Bank of England seeks more money from govt

LONDON: The Bank of England is expected to ask the British government for the authority to pump another 25 billion pounds ($40 billion) into the financial system at the end of its two-day monthly meeting Thursday.

The central bank's monetary policy committee is also expected to keep interest rates unchanged at a record low 0.5 percent.

The bank, after what many thought was a slow response to the financial crisis and the ensuing recession, has been very aggressive since October, cutting interest rates in quick-fire succession from 4.5 percent to 0.5 percent in March and instigating so-called quantitative easing, or QE.

Under the programme, the bank has committed to buying up to 125 billion pounds of assets, such as government and corporate bonds from financial institutions in the hope they will start lending their new money to households and consumers.

The policy is also designed to prevent a dangerous spiral of falling prices from emerging by increasing the amount of money circulating in the economy - though inflation in the year to May stood at 2.2 percent, above the Bank's 2 percent target. The inflation rate is expected to drop sharply in coming months amid falling commodity prices and a deeper than expected recession.

The Bank of England is expected to confirm Thursday that it has nearly exhausted the 125 billion pounds it was first allocated in March and is looking to raise the ceiling to 150 billion pounds - the maximum level currently authorised by Britain's finance chief Alistair Darling.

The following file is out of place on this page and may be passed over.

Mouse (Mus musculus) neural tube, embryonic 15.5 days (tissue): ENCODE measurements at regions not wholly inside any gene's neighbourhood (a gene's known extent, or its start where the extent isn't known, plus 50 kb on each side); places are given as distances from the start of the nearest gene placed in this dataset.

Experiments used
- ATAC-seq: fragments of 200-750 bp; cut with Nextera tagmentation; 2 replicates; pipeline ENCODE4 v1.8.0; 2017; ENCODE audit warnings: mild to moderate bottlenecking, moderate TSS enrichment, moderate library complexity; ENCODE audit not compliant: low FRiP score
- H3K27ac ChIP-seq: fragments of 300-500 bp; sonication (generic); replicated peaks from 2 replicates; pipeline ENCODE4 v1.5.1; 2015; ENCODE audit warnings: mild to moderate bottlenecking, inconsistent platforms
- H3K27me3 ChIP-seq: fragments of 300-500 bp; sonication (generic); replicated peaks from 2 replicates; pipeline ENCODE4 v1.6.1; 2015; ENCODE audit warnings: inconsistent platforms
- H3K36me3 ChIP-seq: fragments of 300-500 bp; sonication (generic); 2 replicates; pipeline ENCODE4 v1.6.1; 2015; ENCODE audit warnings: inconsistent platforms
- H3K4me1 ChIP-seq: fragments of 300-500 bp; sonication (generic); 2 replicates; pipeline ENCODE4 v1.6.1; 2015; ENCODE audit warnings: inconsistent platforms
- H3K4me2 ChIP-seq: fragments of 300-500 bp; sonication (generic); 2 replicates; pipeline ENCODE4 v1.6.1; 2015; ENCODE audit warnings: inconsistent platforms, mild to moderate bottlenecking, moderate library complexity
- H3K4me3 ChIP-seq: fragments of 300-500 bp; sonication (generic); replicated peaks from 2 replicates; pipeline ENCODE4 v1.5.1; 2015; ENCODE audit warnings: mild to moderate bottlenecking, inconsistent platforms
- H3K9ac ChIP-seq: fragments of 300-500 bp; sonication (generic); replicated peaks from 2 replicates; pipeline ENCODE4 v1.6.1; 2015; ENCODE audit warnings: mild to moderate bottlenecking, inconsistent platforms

Analysts said the likelihood of an expansion in the money boosting measures has increased in recent weeks as inflationary pressures in the economy appear to have eased and figures showed that the British economy contracted by 2.4 percent in the first quarter of 2009 from the previous three month period, way more than the previous estimate of 1.9 percent.

"Lower GDP estimates, disappointing monetary data and a rising pound provide good fundamental reasons for the committee to sanction more QE, but there is also a tactical reason," said Philip Shaw, chief U.K. economist at Investec Securities.

Shaw warned of an "unnecessary disruption to the process" if the Bank of England waited until August to get its hands on the additional 25 billion pounds because at the current rate of purchases, it looks like the 125 billion initially sanctioned will have been used up by the end of July.

"From the point of view of continuity, it might be beneficial to act now," Shaw said.

The markets will also be interested to see if the nine-member rate-setting panel requests a higher limit from Darling so it can have more firepower just in case the British economy takes a turn for the worse or prices begin to fall.

Though recent forward-looking economic indicators have suggested that the scale of contraction in the British economy has eased - on Tuesday leading business lobby group the British Chambers of Commerce said the worst of Britain's recession was over - there are no guarantees that any recovery will be long-lasting or self-fueling.

Last month, the Bank of England's governor Mervyn King told lawmakers that he was "more uncertain than ever" about the state of the economy, reinforcing market expectations that interest rates will remain at their super-low levels until well into 2010 and that the Bank would be asking for more financial headroom from the government.